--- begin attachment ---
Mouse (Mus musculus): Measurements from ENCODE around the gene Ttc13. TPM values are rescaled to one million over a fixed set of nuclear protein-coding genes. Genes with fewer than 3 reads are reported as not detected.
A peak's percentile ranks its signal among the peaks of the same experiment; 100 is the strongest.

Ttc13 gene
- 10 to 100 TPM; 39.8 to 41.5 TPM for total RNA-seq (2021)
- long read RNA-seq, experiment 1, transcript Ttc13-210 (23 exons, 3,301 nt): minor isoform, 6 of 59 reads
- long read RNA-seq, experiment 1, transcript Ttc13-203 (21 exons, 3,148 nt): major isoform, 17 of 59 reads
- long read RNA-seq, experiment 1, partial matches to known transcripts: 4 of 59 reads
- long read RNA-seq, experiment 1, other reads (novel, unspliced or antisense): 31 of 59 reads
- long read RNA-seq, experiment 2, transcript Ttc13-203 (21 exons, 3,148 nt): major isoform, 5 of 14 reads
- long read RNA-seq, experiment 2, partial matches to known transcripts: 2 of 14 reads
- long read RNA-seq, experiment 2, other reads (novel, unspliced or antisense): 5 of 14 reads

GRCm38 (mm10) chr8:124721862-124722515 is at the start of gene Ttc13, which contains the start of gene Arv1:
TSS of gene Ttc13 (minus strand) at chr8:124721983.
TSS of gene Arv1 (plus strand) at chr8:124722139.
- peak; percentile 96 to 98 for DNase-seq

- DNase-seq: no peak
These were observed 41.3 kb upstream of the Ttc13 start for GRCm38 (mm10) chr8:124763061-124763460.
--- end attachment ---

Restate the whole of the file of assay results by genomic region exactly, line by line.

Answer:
Mouse (Mus musculus): Measurements from ENCODE around the gene Ttc13. TPM values are rescaled to one million over a fixed set of nuclear protein-coding genes. Genes with fewer than 3 reads are reported as not detected.
A peak's percentile ranks its signal among the peaks of the same experiment; 100 is the strongest.

Ttc13 gene
- 10 to 100 TPM; 39.8 to 41.5 TPM for total RNA-seq (2021)
- long read RNA-seq, experiment 1, transcript Ttc13-210 (23 exons, 3,301 nt): minor isoform, 6 of 59 reads
- long read RNA-seq, experiment 1, transcript Ttc13-203 (21 exons, 3,148 nt): major isoform, 17 of 59 reads
- long read RNA-seq, experiment 1, partial matches to known transcripts: 4 of 59 reads
- long read RNA-seq, experiment 1, other reads (novel, unspliced or antisense): 31 of 59 reads
- long read RNA-seq, experiment 2, transcript Ttc13-203 (21 exons, 3,148 nt): major isoform, 5 of 14 reads
- long read RNA-seq, experiment 2, partial matches to known transcripts: 2 of 14 reads
- long read RNA-seq, experiment 2, other reads (novel, unspliced or antisense): 5 of 14 reads

GRCm38 (mm10) chr8:124721862-124722515 is at the start of gene Ttc13, which contains the start of gene Arv1:
TSS of gene Ttc13 (minus strand) at chr8:124721983.
TSS of gene Arv1 (plus strand) at chr8:124722139.
- peak; percentile 96 to 98 for DNase-seq

- DNase-seq: no peak
These were observed 41.3 kb upstream of the Ttc13 start for GRCm38 (mm10) chr8:124763061-124763460.